Triple Crown Leadership

Triple Crown Leadership

Monthly Archives: July 2013

Top 10 Triple Crown Leadership Blogs

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 Our book, Triple Crown Leadership: Building Excellent, Ethical, and Enduring Organizations, just turned one year old! In celebration of this happy event, we are sending out a special edition newsletter featuring our top ten blogs over the past year.      TOP 10 LEADERSHIP BLOGS: 1: The Glorification of BusyWe’re all busy. There’s nothing wrong with hard work. Here’s the problem: glorifying busy. Busy is the new sexy. The viral Internet meme—“stop the glorification of busy”—has hit a nerve with people far and wide lately. …Continue Reading 2: Are Leaders Born or Made?Many people believe that leaders are born, not made. We disagree. We believe leadership skills can be learned through experience, dialogue, role modeling, feedback, coaching, mentoring, and more.  …Continue Reading 3: 10 Leadership Myths and Half-TruthsMany leaders operate from half-truths or outright misconceptions about leadership, often   …Continue Reading


The Missing Links in Goal-Setting (How to Rock Your Goals)

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Much has been written about the power of setting goals. Unfortunately, almost all of the advice about effective goal-setting falls short on a few key factors. More on that soon. First, some clarifications. Goals are what you hope to achieve. According to a popular mnemonic, goals should be “SMART”: specific, measurable, attainable, relevant, and time-bound. We also recommend using “stretch goals” or “big, hairy, audacious goals” (BHAGs, to employ a term from authors Jim Collins and Jerry Porras in a Harvard Business Review article) Most of the above is by now fairly well known (though often botched in practice). Here is what is missing: 1)   linking goals to a higher purpose and vision 2)   setting goals for each major stakeholder 3)   then prioritizing them As we wrote in Triple Crown   …Continue Reading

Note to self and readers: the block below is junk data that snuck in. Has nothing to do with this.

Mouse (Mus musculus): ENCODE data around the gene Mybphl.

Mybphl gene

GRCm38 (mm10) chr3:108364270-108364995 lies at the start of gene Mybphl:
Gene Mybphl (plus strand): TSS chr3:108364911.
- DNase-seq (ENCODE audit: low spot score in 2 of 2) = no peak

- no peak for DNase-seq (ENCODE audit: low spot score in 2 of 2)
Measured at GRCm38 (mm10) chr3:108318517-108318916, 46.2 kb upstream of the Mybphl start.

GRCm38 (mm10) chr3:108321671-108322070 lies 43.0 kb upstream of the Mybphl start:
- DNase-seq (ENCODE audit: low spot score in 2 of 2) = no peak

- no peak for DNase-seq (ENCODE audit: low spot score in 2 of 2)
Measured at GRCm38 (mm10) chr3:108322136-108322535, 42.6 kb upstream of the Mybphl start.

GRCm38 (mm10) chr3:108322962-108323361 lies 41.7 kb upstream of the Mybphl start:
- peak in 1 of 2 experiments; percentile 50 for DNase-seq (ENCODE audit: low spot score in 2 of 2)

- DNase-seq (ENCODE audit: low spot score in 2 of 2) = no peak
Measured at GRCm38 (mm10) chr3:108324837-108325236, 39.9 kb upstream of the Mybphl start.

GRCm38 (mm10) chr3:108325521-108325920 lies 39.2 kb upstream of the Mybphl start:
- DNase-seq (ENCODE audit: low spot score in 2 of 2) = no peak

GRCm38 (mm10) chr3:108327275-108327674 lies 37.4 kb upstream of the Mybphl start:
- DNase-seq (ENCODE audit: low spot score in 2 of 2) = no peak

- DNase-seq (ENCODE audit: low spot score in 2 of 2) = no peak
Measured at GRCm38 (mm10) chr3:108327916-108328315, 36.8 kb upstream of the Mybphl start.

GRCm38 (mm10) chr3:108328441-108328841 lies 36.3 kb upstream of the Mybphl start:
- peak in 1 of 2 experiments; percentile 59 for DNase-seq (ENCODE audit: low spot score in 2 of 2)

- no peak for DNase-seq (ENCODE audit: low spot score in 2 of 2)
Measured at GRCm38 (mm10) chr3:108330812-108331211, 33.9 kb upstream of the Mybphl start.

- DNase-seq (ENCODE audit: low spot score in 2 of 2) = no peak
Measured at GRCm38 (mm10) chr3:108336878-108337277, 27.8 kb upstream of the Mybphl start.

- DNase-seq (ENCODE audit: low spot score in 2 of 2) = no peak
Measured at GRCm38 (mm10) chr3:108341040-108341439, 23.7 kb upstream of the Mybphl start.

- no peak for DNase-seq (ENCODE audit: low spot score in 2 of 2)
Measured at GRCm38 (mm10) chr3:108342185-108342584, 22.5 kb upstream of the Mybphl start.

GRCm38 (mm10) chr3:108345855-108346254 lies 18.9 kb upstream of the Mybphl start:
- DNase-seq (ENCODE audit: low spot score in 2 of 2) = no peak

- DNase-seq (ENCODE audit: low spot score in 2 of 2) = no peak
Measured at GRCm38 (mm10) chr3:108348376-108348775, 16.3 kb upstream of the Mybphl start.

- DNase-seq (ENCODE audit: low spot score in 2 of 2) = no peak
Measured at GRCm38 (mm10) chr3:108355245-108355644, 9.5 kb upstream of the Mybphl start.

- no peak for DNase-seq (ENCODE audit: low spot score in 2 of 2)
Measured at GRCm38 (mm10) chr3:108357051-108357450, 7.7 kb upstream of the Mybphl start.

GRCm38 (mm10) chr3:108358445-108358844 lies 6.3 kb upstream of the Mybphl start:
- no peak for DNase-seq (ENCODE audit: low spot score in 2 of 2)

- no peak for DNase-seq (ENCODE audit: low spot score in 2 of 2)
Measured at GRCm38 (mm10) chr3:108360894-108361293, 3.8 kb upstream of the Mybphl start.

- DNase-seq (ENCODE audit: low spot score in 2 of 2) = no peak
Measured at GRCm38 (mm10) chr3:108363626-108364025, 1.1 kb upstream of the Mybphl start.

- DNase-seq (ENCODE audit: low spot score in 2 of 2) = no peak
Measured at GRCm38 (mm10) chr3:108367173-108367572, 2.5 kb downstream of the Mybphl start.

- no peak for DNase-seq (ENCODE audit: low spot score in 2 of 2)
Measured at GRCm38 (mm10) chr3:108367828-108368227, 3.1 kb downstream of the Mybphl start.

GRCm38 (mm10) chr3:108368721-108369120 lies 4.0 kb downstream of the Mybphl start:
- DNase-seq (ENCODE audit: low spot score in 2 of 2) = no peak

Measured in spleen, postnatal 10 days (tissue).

Botching Mission and Vision

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Words matter in leadership. Bob was once talking to a group of employees about his ideas for setting up dedicated teams to focus on problems. One employee responded, “We are all dedicated here.”   Oops. Bob meant teams focused on single problems. The employee thought he was questioning their commitment. Semantics. Words matter in leadership. Think of the leader who announces, “We will make our numbers no matter what,” and how that is ripe for misinterpretation, and perhaps even an invitation for unethical behavior. Key Words, Key Behaviors We challenge the conventional wisdom on “mission,” “vision,” and “strategy,” and we believe that sharper thinking in these areas could make significant differences in leadership effectiveness. Here is our take a few terms that are essential for leaders to get right. Purpose:   …Continue Reading


Synthesis: A Critical Leadership Skill

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“Simplicity is the ultimate sophistication.”-Leonardo Da Vinci Leaders today are swamped with information 24/7. The complexity can be overwhelming. Yet leaders are supposed to rally colleagues with insightful analyses of problems and plans for how to succeed. Justice Oliver Wendell Holmes, Jr. spoke about the importance of getting to the “simplicity on the other side of complexity.” Such simplicity accelerates speed and drives change. How can leaders today get to that simplicity? This challenge is one of synthesis. Synthesis creatively fuses multiple elements, often from different areas, into something new and memorable. Synthesis is not a summary. Synthesis takes A + B + C, and then derives D, where D encompasses the essence of A, B, and C but also adds something new that resonates deeply with people. O.J Simpson’s attorney,   …Continue Reading